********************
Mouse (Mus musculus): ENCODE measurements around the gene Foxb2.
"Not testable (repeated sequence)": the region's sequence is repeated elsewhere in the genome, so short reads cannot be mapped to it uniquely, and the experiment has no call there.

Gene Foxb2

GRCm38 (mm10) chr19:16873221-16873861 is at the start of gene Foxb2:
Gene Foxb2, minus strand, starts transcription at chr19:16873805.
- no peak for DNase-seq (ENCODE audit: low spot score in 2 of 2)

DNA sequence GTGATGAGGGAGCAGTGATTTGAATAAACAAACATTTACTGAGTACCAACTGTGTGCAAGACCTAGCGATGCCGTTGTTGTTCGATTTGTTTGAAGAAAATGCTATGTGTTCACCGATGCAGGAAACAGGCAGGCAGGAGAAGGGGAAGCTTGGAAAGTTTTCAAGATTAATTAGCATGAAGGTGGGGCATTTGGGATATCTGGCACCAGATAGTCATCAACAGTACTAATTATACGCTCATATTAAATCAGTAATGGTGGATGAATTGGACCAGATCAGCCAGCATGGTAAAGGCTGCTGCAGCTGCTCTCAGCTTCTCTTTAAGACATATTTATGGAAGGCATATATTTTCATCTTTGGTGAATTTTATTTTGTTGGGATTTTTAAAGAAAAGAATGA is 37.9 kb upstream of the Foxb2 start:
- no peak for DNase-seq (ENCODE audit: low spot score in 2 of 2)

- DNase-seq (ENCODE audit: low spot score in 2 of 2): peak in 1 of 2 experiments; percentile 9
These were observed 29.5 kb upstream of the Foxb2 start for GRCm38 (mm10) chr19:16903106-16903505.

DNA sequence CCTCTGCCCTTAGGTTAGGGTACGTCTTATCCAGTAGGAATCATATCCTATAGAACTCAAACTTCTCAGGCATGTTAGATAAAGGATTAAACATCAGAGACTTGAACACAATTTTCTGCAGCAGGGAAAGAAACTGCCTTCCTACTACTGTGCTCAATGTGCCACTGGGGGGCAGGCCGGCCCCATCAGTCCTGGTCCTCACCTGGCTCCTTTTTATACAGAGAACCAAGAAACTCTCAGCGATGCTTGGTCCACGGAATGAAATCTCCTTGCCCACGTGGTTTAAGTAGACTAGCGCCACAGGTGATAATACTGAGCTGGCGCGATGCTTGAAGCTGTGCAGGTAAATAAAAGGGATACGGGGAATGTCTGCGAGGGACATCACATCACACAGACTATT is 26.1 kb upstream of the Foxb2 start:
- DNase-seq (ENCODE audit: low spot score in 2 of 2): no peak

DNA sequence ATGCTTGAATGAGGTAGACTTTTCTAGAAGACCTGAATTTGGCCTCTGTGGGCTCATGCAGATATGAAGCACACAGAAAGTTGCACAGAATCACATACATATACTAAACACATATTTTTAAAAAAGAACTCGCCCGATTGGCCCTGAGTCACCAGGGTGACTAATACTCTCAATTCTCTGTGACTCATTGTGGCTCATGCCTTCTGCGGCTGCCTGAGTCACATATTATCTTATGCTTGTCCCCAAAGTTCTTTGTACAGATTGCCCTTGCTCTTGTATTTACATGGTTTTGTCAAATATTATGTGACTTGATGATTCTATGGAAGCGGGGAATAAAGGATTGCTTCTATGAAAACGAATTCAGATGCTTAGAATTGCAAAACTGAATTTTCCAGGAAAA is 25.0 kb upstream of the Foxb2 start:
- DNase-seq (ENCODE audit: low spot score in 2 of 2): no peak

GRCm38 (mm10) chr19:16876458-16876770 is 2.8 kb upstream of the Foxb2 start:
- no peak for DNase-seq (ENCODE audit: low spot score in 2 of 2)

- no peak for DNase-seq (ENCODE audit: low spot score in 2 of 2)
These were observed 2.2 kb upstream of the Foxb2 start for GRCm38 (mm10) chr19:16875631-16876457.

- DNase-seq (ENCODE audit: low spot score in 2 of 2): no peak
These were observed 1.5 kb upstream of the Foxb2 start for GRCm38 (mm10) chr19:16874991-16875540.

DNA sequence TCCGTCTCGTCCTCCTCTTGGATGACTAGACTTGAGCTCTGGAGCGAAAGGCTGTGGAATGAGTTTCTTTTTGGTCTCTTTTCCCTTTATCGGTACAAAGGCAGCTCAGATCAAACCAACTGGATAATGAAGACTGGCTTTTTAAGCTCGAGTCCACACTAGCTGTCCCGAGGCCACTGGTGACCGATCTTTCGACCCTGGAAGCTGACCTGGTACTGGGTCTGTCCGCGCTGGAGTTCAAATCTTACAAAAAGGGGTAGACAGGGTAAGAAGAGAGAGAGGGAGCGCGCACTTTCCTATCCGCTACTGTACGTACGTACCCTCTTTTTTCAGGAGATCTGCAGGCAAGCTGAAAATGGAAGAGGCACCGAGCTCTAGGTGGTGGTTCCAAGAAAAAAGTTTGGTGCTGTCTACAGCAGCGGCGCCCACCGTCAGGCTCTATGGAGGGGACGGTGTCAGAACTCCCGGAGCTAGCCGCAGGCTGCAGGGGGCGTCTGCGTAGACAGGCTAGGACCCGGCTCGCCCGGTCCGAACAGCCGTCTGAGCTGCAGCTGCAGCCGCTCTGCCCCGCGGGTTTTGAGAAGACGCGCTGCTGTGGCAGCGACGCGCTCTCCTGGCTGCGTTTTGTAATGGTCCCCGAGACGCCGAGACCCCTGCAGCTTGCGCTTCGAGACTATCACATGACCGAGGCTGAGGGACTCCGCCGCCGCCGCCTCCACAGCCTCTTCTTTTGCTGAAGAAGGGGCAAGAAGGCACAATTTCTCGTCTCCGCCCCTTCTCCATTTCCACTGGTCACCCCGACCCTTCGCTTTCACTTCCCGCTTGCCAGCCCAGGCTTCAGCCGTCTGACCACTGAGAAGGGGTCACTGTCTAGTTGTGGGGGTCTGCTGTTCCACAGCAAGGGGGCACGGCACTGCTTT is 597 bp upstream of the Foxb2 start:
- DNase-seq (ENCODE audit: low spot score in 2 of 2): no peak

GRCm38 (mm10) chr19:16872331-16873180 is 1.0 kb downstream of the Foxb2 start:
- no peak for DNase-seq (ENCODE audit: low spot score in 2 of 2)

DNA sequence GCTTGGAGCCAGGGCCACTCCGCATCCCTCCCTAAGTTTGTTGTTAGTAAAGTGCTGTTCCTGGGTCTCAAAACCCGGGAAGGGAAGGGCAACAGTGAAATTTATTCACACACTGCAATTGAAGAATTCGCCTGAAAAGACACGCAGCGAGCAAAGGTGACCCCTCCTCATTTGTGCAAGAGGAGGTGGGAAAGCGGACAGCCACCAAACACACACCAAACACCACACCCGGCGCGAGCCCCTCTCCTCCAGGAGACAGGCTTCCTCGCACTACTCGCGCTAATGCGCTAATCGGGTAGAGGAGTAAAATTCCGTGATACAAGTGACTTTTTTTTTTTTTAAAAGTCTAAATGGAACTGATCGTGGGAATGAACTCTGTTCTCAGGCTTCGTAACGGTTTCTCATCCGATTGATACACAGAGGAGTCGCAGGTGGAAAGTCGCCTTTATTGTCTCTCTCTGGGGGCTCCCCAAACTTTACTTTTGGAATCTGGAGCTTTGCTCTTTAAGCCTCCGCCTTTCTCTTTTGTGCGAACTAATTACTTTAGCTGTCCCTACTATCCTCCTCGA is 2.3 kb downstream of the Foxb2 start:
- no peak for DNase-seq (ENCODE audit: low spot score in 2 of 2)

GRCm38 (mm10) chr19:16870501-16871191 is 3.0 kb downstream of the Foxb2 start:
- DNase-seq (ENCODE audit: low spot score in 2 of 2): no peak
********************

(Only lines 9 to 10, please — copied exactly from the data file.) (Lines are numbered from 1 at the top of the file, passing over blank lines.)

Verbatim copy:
- DNase-seq (ENCODE audit: low spot score in 2 of 2): peak in 1 of 2 experiments; percentile 9
These were observed 29.5 kb upstream of the Foxb2 start for GRCm38 (mm10) chr19:16903106-16903505.